In photography and cinematography, a filter is a camera accessory consisting of an optical filter that can be inserted into the optical path. The filter can be of a square or oblong shape and mounted in a holder accessory, or, more commonly, a glass or plastic disk in a metal or plastic ring frame, which can be screwed into the front of or clipped onto the camera lens.
Garrett Brown is an American inventor, best known as the creator of the Steadicam. Brown's invention allows camera operators to film while walking without the normal shaking and jostles of a handheld camera. The Steadicam was first used in the Hal Ashby film Bound for Glory (1976), receiving an Academy Award, and since used on such films as Rocky, filming Rocky's running and training sequences, and Return of the Jedi, where Brown walked through a Redwood forest with the Steadicam shooting film at 1 frame per second to achieve the illusion of high speed motion during the speeder-bike chase.
In infrared photography, the film or image sensor used is sensitive to infrared light. The part of the spectrum used is referred to as near-infrared to distinguish it from far-infrared, which is the domain of thermal imaging. Wavelengths used for photography range from about 700 nm to about 900 nm. Film is usually sensitive to visible light too, so an infrared-passing filter is used; this lets infrared (IR) light pass through to the camera, but blocks all or most of the visible light spectrum.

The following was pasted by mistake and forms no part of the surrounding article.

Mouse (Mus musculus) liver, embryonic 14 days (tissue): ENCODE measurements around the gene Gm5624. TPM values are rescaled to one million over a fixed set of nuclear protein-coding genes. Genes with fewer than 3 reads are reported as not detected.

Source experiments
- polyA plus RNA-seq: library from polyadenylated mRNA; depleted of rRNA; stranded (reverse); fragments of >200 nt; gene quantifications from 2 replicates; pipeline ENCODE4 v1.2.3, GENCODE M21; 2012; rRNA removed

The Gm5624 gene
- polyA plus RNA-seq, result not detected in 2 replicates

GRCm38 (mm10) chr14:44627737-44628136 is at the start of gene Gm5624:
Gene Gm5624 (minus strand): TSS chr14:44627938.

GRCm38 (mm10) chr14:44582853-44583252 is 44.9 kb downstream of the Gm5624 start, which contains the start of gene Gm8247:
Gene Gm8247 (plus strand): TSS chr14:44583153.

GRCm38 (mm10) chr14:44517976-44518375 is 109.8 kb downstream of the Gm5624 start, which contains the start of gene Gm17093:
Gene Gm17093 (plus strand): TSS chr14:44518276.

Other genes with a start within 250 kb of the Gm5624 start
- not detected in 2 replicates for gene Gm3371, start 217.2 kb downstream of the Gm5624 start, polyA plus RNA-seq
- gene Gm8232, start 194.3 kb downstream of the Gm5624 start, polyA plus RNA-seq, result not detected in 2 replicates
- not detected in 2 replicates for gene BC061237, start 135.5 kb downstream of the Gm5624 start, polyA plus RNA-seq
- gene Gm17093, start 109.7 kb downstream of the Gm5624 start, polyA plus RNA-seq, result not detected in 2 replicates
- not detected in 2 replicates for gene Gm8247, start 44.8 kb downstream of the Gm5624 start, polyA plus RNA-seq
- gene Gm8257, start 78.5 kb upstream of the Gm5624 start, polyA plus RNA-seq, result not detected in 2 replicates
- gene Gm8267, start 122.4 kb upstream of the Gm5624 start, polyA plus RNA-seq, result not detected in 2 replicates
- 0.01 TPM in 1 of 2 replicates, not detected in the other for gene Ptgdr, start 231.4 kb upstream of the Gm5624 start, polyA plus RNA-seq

The Scientific and Technical Awards are three different Honorary Awards that are given by the Academy of Motion Picture Arts and Sciences (AMPAS) during the annual Academy Awards season. The Awards have been presented since the 4th Academy Awards in November 1931, to recognize original developments resulting in significant improvements in motion picture production and exhibition. The Awards are presented at a formal dinner ceremony a couple weeks before the principal Academy Awards ceremony.
Panavision is an American motion picture equipment company specializing in cameras and lenses, based in Woodland Hills, California. Formed by Robert Gottschalk as a small partnership to create anamorphic projection lenses during the widescreen boom in the 1950s, Panavision expanded its product lines to meet the demands of modern filmmakers. The company introduced its first products in 1954. Originally a provider of CinemaScope accessories, the company's line of anamorphic widescreen lenses soon became the industry leader. In 1972, Panavision helped revolutionize filmmaking with the lightweight Panaflex 35 mm movie camera. The company has introduced other groundbreaking cameras such as the Millennium XL (1999) and the digital video Genesis (2004).